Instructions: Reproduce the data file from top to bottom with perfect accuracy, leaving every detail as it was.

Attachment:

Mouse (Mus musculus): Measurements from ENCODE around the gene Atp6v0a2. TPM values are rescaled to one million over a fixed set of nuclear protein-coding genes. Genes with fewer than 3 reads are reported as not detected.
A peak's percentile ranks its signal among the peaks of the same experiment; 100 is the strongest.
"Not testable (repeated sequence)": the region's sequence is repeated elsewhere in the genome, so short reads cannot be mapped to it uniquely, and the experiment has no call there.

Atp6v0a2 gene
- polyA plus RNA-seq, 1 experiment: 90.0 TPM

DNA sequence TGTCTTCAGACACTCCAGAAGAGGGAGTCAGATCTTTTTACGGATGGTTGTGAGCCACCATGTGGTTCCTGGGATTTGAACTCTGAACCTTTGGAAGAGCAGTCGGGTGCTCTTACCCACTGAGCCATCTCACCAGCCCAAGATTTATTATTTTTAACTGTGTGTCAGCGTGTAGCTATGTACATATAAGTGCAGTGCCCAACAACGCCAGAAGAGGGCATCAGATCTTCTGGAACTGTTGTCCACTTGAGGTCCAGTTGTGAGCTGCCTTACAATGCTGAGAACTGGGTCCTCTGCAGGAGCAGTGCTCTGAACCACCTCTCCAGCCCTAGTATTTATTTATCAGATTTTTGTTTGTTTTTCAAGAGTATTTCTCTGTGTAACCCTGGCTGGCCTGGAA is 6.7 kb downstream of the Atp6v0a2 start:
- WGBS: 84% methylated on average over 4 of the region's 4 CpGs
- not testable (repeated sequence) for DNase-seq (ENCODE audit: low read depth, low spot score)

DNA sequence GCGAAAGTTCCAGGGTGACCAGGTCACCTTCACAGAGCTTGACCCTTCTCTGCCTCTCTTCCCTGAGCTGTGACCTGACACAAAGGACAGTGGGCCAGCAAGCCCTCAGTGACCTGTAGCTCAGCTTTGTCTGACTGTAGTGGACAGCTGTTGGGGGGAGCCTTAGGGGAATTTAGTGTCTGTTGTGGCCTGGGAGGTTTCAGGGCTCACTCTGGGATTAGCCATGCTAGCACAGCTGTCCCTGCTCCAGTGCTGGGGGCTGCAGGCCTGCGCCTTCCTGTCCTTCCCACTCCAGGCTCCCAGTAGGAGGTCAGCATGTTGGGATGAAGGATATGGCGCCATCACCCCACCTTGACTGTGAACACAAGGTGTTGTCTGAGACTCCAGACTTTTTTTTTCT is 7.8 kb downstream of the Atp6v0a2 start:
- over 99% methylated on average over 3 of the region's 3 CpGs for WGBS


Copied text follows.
Mouse (Mus musculus): Measurements from ENCODE around the gene Atp6v0a2. TPM values are rescaled to one million over a fixed set of nuclear protein-coding genes. Genes with fewer than 3 reads are reported as not detected.
A peak's percentile ranks its signal among the peaks of the same experiment; 100 is the strongest.
"Not testable (repeated sequence)": the region's sequence is repeated elsewhere in the genome, so short reads cannot be mapped to it uniquely, and the experiment has no call there.

Atp6v0a2 gene
- polyA plus RNA-seq, 1 experiment: 90.0 TPM

DNA sequence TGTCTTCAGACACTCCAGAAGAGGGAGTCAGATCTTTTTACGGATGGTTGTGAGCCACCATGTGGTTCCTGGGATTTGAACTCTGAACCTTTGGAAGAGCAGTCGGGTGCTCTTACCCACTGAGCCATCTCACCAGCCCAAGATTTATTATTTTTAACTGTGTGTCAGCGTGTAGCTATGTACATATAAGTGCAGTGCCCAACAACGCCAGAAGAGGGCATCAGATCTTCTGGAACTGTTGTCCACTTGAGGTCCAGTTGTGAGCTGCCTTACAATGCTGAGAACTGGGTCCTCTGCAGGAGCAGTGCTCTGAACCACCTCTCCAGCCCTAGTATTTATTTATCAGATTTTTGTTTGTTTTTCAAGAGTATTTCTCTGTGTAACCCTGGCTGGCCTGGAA is 6.7 kb downstream of the Atp6v0a2 start:
- WGBS: 84% methylated on average over 4 of the region's 4 CpGs
- not testable (repeated sequence) for DNase-seq (ENCODE audit: low read depth, low spot score)

DNA sequence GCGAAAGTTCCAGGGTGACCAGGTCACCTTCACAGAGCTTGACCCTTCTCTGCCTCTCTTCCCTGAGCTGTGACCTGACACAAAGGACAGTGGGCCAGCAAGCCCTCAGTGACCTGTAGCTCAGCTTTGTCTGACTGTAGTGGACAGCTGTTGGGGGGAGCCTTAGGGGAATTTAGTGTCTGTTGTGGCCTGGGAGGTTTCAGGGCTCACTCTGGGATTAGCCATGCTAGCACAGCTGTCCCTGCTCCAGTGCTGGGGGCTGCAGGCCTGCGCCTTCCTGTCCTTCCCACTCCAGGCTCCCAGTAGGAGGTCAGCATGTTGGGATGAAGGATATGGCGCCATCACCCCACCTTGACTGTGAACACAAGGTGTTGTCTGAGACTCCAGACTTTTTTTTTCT is 7.8 kb downstream of the Atp6v0a2 start:
- over 99% methylated on average over 3 of the region's 3 CpGs for WGBS